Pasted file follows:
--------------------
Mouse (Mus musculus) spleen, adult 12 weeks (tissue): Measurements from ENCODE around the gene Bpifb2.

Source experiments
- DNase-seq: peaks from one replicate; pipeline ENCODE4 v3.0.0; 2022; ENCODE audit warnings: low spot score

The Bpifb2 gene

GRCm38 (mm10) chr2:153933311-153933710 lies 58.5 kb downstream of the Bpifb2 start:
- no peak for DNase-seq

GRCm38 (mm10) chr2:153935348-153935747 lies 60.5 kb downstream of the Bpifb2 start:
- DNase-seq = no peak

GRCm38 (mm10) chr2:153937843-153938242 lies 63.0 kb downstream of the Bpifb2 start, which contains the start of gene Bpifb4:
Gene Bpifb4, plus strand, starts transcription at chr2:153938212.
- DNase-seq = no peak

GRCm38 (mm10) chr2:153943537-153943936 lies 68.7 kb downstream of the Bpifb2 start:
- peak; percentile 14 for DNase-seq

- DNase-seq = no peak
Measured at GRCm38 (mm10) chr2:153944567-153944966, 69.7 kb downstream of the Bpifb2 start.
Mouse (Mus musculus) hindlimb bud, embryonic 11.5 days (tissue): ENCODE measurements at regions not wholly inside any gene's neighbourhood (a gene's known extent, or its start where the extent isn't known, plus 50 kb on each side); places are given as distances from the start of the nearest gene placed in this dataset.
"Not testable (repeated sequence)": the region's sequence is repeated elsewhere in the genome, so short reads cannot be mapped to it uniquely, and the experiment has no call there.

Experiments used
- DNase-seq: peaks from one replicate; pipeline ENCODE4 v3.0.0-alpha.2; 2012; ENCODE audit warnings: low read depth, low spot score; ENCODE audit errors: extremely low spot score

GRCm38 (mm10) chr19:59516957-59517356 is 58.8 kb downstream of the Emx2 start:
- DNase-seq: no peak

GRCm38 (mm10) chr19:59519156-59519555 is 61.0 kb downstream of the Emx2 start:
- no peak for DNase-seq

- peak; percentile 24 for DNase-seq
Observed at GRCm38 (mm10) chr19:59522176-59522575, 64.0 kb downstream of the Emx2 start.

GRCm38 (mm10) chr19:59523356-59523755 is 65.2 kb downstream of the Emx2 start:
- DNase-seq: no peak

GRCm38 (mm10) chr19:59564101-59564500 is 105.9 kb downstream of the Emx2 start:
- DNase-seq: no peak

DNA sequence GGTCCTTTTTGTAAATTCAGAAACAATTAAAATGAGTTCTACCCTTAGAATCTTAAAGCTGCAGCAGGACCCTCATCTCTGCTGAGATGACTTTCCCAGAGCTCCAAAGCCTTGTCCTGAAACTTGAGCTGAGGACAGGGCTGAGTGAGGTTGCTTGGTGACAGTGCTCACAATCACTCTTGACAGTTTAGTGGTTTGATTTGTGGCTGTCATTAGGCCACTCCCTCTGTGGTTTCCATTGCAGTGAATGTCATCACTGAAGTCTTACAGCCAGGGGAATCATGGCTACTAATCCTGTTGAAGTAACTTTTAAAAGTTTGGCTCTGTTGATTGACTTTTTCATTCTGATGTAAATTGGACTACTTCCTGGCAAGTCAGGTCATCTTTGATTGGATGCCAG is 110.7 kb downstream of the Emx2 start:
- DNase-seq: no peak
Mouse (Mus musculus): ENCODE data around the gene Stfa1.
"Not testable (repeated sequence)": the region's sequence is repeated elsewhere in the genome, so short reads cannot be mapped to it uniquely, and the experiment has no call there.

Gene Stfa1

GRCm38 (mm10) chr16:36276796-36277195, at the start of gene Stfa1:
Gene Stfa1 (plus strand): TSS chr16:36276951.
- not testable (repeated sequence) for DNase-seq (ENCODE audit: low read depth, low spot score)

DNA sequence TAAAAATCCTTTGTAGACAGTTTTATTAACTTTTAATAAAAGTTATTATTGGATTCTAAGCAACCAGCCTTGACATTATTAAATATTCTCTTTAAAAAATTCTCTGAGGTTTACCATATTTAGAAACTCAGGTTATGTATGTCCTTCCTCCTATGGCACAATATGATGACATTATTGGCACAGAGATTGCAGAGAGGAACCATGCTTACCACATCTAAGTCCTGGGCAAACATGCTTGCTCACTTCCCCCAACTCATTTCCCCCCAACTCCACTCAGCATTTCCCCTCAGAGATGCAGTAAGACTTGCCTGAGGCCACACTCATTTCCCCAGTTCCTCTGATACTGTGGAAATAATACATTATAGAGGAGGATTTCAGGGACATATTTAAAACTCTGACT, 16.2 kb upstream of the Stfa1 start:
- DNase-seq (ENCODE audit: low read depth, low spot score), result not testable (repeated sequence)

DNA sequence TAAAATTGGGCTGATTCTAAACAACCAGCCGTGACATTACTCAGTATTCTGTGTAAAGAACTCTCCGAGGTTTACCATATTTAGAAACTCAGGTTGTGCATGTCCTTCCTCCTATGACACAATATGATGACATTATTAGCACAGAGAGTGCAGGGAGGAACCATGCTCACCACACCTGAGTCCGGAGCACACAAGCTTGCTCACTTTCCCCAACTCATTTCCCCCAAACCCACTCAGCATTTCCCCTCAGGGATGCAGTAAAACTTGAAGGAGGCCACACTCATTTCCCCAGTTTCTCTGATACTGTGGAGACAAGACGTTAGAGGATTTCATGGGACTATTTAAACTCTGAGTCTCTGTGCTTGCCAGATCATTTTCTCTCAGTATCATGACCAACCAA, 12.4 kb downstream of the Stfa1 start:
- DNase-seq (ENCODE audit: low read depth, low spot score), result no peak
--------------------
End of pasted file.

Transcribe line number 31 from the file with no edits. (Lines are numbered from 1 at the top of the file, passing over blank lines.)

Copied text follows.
- DNase-seq: no peak